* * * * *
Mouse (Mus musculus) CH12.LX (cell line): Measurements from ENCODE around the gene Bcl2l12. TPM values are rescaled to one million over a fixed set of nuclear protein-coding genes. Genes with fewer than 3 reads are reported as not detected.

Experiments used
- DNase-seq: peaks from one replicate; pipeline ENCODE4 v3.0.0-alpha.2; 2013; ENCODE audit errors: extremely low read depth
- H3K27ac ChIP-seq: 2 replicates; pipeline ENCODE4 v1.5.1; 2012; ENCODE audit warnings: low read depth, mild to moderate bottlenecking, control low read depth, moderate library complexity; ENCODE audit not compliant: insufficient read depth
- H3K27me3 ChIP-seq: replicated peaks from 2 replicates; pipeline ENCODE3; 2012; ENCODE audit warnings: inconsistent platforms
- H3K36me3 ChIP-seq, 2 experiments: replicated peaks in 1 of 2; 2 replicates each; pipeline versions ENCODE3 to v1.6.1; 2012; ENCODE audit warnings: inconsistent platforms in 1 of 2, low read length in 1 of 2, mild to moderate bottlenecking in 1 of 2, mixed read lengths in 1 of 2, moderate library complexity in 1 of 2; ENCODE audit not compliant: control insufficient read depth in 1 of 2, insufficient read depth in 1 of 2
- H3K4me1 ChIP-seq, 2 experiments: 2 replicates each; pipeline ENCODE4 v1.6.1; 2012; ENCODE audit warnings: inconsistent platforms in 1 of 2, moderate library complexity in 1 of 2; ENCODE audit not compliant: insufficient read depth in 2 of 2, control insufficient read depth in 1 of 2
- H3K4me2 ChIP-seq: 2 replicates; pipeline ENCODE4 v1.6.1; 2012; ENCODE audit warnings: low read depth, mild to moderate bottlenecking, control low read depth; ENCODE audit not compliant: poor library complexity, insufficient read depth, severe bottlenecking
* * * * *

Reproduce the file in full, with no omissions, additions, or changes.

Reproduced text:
Mouse (Mus musculus) CH12.LX (cell line): Measurements from ENCODE around the gene Bcl2l12. TPM values are rescaled to one million over a fixed set of nuclear protein-coding genes. Genes with fewer than 3 reads are reported as not detected.

Experiments used
- DNase-seq: peaks from one replicate; pipeline ENCODE4 v3.0.0-alpha.2; 2013; ENCODE audit errors: extremely low read depth
- H3K27ac ChIP-seq: 2 replicates; pipeline ENCODE4 v1.5.1; 2012; ENCODE audit warnings: low read depth, mild to moderate bottlenecking, control low read depth, moderate library complexity; ENCODE audit not compliant: insufficient read depth
- H3K27me3 ChIP-seq: replicated peaks from 2 replicates; pipeline ENCODE3; 2012; ENCODE audit warnings: inconsistent platforms
- H3K36me3 ChIP-seq, 2 experiments: replicated peaks in 1 of 2; 2 replicates each; pipeline versions ENCODE3 to v1.6.1; 2012; ENCODE audit warnings: inconsistent platforms in 1 of 2, low read length in 1 of 2, mild to moderate bottlenecking in 1 of 2, mixed read lengths in 1 of 2, moderate library complexity in 1 of 2; ENCODE audit not compliant: control insufficient read depth in 1 of 2, insufficient read depth in 1 of 2
- H3K4me1 ChIP-seq, 2 experiments: 2 replicates each; pipeline ENCODE4 v1.6.1; 2012; ENCODE audit warnings: inconsistent platforms in 1 of 2, moderate library complexity in 1 of 2; ENCODE audit not compliant: insufficient read depth in 2 of 2, control insufficient read depth in 1 of 2
- H3K4me2 ChIP-seq: 2 replicates; pipeline ENCODE4 v1.6.1; 2012; ENCODE audit warnings: low read depth, mild to moderate bottlenecking, control low read depth; ENCODE audit not compliant: poor library complexity, insufficient read depth, severe bottlenecking